By Rob M. Miller:
Christy stared, biting her lower lip.
“Speak, girl. You’re the one come into my tent.”
A pause. “I’m here for…a reading.”
The cards sat stacked on the cloth-draped table—beckoning.
Sitting, uncomfortable, Christy wondered what was taking the blind woman so long. “Aren’t you going to…you know, come and read the cards?”
Madam Vadoma smiled, her few remaining teeth threatening to fall out. “Be with you in a moment, pregnant lass, I’m reading them now.”
“But the cards are here—on the table?”
A cackle. “Those are for the marks.” The woman waved arthritic fingers, and the hand-painted Tarot deck scattered. “We’re women, and above all that shite. After all, you can see I’m blind, can’t you?”
Journal entry, 1945, penned by Patient: 4203-11/10/1920, Christy J. Parkinson
“Daughters of Bimini, A Mini-Vignette”
by Tina Swain
He was in mid-gallop when hot pain stopped him in his tracks and forced his breath back down his throat. Her mouth served as a vice as it split his bone in half. In shock, he was left with only one option, to watch as she masticated his leg. Focusing behind the fiend, he saw what used to be his parents strewn amid the sand. White flashes and a thunderous roar snapped him back to sweaty consciousness.
Toby Knight had grown used to the pleading howls residing in his new home. The smell of urine and feces were a familiar stench, and the sounds of lunacy were comforting. At least he was safe within these walls. Toby rolled off the bed and inched into the corner, hugging the only leg he had left as the other throbbed with a phantom ache.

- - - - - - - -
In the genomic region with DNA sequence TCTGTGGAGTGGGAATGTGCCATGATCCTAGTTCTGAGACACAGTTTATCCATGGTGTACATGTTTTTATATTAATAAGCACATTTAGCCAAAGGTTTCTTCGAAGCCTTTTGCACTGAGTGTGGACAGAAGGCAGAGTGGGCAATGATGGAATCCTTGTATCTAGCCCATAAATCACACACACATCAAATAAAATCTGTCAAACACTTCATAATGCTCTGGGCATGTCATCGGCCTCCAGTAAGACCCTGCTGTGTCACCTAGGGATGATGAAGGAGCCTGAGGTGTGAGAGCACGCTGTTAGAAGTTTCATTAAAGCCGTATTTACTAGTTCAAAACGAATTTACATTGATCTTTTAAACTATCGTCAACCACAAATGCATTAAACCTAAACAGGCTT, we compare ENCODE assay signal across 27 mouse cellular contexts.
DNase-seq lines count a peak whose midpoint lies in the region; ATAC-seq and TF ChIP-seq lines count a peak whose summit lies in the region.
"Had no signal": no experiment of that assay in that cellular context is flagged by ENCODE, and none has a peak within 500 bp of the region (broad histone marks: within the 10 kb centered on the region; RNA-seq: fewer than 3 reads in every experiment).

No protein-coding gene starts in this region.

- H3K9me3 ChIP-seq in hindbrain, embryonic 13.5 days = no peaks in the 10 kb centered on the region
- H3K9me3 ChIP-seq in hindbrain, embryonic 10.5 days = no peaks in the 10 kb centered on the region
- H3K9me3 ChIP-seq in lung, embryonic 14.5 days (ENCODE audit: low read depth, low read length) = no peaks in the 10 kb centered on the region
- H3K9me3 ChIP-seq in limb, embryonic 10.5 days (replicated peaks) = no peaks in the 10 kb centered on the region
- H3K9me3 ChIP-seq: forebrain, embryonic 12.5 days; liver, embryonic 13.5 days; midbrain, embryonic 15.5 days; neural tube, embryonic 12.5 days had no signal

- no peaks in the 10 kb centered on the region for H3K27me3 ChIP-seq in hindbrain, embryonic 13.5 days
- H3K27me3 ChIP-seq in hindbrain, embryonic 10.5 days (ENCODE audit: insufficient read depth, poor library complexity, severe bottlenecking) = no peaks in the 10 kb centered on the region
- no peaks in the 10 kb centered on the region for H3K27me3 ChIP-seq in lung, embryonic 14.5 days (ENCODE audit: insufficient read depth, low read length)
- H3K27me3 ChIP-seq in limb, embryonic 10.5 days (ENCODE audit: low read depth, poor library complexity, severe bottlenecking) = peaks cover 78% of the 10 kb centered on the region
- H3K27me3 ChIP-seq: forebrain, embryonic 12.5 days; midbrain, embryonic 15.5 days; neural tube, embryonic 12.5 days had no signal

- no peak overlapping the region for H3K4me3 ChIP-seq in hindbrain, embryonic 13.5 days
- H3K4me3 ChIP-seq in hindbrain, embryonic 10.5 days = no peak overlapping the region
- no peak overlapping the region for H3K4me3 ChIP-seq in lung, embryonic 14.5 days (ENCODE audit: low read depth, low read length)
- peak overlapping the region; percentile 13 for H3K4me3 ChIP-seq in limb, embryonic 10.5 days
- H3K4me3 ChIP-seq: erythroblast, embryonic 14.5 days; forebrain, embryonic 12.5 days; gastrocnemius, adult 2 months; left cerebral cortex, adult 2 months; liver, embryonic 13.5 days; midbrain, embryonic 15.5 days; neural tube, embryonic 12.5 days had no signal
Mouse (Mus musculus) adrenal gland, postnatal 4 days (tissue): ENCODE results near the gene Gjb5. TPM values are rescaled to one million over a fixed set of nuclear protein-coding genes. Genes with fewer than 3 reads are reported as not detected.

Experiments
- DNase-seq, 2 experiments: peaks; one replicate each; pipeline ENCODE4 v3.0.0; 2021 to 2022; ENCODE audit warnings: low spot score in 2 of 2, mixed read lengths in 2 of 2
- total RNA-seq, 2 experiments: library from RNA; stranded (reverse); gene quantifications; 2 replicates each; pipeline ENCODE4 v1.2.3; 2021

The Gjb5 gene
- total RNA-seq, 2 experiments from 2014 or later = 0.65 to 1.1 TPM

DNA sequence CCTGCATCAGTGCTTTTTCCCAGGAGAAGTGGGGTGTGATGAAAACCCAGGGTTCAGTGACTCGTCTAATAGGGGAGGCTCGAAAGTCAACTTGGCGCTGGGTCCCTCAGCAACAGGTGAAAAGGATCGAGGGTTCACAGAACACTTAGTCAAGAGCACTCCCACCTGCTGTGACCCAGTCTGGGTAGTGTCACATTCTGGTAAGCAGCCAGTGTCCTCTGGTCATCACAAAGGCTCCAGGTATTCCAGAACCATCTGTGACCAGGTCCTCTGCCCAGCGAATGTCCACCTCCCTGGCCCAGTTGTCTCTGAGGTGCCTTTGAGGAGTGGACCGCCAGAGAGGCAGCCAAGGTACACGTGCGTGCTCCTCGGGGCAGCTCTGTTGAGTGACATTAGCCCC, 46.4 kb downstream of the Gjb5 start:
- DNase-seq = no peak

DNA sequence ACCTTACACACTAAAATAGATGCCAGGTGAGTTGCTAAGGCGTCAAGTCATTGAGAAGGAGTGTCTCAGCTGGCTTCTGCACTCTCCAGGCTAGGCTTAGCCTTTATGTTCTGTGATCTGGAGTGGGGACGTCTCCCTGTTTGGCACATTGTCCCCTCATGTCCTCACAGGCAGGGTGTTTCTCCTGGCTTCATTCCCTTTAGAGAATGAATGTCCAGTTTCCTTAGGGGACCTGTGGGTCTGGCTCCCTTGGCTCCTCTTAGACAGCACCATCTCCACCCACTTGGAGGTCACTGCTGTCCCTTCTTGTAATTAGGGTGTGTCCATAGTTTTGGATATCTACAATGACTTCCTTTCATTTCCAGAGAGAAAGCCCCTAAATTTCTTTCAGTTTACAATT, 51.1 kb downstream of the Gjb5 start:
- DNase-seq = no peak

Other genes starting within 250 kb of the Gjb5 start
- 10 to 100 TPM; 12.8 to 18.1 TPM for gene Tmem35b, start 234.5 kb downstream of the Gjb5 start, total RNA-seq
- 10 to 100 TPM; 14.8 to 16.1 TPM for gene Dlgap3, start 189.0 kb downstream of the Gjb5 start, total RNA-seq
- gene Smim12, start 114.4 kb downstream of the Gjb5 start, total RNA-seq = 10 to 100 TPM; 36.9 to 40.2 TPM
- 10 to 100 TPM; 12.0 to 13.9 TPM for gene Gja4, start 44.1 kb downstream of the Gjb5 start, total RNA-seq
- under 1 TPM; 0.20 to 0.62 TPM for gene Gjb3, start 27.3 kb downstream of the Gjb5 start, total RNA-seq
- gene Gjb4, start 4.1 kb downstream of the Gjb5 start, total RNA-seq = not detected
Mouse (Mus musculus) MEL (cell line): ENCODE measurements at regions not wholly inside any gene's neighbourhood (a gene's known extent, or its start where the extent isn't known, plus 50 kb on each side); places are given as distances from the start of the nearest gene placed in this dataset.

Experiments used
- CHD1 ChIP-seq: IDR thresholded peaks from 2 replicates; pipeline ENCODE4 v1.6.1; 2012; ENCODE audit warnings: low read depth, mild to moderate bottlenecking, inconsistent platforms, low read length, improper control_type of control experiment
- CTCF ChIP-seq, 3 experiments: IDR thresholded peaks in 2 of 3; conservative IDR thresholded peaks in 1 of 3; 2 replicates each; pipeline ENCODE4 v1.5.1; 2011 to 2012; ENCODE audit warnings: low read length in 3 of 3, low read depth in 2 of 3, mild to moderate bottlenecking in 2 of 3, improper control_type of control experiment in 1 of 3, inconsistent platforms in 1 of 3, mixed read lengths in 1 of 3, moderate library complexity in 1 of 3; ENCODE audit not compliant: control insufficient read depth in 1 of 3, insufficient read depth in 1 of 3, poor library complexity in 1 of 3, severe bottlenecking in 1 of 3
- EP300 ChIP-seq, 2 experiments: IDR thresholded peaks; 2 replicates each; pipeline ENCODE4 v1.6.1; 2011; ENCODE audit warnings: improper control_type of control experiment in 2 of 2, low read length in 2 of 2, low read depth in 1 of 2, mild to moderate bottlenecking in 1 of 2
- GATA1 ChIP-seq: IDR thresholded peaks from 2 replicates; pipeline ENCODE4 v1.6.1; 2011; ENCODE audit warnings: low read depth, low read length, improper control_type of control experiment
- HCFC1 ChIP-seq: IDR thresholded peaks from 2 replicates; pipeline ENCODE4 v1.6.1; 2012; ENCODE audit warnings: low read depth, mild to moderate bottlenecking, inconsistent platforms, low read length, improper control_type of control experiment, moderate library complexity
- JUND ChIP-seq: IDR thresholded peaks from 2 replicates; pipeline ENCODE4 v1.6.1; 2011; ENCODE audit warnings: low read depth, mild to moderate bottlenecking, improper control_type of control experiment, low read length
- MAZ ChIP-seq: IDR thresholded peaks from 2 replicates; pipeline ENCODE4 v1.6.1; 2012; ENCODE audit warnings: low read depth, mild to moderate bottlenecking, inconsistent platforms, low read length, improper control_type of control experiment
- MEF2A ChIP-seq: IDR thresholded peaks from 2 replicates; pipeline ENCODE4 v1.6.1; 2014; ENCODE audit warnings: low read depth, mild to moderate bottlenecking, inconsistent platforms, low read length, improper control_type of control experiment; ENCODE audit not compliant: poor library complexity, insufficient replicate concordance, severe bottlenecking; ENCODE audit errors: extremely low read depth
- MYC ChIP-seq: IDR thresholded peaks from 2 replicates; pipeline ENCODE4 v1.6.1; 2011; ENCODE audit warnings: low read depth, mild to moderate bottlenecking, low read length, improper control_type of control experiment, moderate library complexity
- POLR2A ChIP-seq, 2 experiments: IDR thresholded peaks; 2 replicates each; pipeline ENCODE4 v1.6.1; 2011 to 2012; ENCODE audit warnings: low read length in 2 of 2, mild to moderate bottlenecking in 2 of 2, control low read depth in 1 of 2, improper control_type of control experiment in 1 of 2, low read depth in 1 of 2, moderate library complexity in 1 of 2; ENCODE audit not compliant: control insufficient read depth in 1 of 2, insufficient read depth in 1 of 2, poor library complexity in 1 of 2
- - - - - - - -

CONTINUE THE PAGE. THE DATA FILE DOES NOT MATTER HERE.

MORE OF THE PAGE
by Lisamarie Lamb
If Merla were alive, it would not be able to breathe now. Its little lungs would be squeezed and squashed into bloody pulp, its tiny ribs cracked and crushed into splintery dust. But it was not alive, at least not in the traditional sense.
Not in the breathing sense.
But that’s not to say it was not sentient.
That’s not to say it was not there.
Jemima knew it, even as she hugged the white cat puppet to death (if it had been alive), she knew that it lived in its own magical way. Poor Merla. Gold old Merla.
Merla’s plastic eyes stared out of the car window as the scenery passed too fast, the pale sunlight reflecting back out of them. If it could have it, it would have thrown its stumpy, hollow arms around the girl who loved it so much. It would have whispered sweet words to her, to drown out the swearing, moaning, miserable voices coming from the front seats of the car.
Coming from the parents.
Arguing, of course. Complaining, as usual. Merla was tired of it, and pitied Jemima who simply sat like the good little girl she was and thought about other things.
If I could, I would destroy them. I would make you happy.
Jemima glanced down at Merla, a sad half-smile on her face. She bent her head low, slipped her chubby, stubby hand inside the toy, and nuzzled it to her face, inhaling the smell of it, all food stains and toothpaste.
“I know you would,” she said.